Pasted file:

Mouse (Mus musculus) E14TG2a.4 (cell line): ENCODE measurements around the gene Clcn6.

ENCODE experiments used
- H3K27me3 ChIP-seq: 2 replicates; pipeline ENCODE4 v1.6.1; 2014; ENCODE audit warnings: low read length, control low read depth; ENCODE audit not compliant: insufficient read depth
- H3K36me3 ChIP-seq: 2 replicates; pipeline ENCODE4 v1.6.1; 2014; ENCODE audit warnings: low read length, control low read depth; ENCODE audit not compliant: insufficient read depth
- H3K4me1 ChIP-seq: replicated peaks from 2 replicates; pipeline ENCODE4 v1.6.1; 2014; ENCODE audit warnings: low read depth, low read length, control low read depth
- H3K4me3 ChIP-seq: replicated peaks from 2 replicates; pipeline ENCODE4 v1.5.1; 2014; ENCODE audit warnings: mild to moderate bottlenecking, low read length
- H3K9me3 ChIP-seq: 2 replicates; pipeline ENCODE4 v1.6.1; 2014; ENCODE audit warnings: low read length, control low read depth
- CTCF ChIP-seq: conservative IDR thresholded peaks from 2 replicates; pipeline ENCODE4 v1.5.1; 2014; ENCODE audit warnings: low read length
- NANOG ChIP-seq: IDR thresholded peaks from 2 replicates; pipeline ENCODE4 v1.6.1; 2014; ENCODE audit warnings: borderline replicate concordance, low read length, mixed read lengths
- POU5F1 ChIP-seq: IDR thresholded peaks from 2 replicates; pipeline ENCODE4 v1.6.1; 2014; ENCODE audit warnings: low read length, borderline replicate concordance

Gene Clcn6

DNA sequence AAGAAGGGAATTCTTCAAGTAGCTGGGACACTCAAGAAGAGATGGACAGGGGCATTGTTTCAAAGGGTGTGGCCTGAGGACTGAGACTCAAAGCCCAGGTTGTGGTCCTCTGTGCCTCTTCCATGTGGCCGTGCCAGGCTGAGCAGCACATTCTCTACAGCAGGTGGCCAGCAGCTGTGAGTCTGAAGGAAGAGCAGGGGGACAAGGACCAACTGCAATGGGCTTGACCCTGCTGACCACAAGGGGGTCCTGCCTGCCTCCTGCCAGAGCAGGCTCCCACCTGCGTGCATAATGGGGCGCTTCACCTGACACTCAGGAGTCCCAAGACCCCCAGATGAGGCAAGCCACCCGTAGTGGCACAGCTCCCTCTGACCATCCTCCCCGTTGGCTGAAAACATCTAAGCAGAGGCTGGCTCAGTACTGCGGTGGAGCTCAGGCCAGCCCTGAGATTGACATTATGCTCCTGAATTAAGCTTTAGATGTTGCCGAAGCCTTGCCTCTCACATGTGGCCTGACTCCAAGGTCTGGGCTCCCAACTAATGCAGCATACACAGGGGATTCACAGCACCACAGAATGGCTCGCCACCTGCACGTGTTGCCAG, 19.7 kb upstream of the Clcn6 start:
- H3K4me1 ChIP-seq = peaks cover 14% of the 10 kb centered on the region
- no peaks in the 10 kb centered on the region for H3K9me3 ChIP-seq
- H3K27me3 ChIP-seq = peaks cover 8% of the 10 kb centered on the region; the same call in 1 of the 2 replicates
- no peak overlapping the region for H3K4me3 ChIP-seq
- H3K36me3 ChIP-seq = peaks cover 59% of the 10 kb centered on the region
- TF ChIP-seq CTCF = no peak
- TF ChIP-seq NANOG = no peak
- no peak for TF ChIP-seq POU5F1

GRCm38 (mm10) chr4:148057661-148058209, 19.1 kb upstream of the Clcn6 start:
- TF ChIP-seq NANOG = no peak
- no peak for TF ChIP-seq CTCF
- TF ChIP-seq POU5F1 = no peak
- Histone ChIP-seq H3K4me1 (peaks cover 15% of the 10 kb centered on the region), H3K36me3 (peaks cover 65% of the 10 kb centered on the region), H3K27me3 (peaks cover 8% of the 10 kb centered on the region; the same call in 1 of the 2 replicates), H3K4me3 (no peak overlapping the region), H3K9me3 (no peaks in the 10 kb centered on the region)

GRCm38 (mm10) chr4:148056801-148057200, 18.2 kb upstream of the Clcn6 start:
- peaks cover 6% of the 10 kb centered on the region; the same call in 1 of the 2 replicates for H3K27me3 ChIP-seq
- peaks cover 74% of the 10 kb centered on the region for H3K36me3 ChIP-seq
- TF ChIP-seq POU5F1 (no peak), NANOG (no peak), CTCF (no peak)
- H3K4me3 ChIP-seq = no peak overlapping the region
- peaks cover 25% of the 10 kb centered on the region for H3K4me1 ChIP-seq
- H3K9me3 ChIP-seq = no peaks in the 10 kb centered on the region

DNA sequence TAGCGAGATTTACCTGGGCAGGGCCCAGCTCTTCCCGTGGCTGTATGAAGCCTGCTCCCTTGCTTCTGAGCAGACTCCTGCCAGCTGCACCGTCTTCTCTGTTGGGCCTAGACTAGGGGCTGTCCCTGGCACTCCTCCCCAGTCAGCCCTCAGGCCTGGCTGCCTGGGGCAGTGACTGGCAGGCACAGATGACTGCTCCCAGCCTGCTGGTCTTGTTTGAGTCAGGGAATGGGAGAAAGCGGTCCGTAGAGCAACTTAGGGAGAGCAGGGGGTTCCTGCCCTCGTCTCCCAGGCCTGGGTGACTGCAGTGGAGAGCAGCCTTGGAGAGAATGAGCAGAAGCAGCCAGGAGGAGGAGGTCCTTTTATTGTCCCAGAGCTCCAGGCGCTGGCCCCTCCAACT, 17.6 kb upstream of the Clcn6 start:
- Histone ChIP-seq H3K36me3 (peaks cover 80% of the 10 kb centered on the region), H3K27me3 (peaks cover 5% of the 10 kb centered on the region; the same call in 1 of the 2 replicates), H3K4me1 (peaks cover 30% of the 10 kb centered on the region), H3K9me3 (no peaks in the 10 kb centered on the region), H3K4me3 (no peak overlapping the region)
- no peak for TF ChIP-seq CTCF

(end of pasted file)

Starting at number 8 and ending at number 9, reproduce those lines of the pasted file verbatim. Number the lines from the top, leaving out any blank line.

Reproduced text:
- CTCF ChIP-seq: conservative IDR thresholded peaks from 2 replicates; pipeline ENCODE4 v1.5.1; 2014; ENCODE audit warnings: low read length
- NANOG ChIP-seq: IDR thresholded peaks from 2 replicates; pipeline ENCODE4 v1.6.1; 2014; ENCODE audit warnings: borderline replicate concordance, low read length, mixed read lengths